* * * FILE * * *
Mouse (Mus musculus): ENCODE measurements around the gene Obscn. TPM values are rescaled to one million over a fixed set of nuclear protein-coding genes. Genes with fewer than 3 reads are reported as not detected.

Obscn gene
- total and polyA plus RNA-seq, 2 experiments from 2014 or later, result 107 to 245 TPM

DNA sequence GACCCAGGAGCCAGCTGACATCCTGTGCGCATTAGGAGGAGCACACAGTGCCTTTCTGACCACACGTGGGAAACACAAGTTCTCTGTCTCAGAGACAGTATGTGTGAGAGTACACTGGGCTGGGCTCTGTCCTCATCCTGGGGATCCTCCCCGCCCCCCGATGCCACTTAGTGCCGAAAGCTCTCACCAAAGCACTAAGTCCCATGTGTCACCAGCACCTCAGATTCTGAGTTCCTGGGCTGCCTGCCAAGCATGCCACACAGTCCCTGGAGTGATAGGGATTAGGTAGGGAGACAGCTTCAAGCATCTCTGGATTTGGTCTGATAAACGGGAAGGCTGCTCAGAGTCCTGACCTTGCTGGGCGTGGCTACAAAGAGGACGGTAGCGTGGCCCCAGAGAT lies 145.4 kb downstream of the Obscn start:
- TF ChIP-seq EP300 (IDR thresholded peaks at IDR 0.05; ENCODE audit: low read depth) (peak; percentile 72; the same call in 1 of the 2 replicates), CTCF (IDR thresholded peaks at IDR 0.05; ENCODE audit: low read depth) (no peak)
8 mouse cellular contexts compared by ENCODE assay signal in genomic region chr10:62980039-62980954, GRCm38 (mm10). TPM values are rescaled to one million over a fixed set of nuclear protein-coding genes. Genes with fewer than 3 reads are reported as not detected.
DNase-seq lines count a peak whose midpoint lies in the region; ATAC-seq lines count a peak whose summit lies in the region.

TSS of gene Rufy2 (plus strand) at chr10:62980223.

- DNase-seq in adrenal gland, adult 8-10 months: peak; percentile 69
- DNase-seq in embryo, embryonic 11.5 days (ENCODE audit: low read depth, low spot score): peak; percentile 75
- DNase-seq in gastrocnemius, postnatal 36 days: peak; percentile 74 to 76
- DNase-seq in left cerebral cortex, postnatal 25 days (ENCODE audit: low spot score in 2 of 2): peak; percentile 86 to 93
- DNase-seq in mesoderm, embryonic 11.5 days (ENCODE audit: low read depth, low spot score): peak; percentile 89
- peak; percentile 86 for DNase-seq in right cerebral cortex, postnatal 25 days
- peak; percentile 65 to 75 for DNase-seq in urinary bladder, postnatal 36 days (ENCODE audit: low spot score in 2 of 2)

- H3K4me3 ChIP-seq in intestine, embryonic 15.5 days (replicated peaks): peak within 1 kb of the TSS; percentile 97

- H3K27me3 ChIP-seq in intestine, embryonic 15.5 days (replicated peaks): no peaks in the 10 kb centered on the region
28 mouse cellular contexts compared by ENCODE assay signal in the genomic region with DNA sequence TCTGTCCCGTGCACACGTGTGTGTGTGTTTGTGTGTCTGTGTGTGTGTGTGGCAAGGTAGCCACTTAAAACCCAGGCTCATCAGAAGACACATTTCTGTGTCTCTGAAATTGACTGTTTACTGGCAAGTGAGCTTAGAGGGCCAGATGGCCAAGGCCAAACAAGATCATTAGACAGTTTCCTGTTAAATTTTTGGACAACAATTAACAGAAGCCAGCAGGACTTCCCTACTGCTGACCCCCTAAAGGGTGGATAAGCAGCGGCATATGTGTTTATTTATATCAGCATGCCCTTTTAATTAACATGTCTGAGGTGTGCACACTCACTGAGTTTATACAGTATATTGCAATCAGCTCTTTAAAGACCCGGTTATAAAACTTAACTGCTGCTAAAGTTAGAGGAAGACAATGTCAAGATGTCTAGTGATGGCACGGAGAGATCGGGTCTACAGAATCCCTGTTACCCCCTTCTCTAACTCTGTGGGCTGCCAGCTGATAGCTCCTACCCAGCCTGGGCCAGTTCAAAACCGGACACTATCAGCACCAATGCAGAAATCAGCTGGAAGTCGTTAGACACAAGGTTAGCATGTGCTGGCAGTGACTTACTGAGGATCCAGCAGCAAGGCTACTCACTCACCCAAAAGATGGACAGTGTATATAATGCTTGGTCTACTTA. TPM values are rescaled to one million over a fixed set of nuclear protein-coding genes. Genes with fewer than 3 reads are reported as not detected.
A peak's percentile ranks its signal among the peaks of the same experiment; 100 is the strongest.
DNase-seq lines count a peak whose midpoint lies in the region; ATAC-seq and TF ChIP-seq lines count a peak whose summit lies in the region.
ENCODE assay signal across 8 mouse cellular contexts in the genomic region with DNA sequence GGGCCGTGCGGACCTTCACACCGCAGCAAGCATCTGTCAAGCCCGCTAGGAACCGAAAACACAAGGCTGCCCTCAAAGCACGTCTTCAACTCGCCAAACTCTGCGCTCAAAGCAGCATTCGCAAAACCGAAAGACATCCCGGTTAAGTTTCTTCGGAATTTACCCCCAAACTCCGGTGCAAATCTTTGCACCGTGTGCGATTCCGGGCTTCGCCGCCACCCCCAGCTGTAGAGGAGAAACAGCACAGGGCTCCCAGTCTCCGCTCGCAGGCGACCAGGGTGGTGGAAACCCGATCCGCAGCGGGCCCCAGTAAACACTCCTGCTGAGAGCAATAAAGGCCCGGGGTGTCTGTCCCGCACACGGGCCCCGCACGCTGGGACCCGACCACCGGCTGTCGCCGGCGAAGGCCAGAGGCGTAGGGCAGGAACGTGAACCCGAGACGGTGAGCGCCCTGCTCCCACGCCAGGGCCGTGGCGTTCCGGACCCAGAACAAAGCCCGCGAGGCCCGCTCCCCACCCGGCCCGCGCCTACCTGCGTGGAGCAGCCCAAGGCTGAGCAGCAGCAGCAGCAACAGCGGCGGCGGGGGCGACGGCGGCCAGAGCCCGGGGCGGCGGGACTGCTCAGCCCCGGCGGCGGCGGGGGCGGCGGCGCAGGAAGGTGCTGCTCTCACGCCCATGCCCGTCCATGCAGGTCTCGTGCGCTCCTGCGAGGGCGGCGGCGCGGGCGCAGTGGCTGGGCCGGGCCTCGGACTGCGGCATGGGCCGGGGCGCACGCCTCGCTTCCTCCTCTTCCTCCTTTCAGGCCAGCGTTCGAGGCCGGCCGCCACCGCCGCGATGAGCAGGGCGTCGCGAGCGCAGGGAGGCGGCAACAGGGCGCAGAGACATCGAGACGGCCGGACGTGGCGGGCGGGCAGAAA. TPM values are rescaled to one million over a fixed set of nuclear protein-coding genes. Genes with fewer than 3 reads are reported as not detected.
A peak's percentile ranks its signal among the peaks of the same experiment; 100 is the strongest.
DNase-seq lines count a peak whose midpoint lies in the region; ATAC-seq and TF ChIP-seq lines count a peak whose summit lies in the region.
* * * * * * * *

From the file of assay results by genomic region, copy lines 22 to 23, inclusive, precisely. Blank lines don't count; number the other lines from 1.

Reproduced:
A peak's percentile ranks its signal among the peaks of the same experiment; 100 is the strongest.
DNase-seq lines count a peak whose midpoint lies in the region; ATAC-seq and TF ChIP-seq lines count a peak whose summit lies in the region.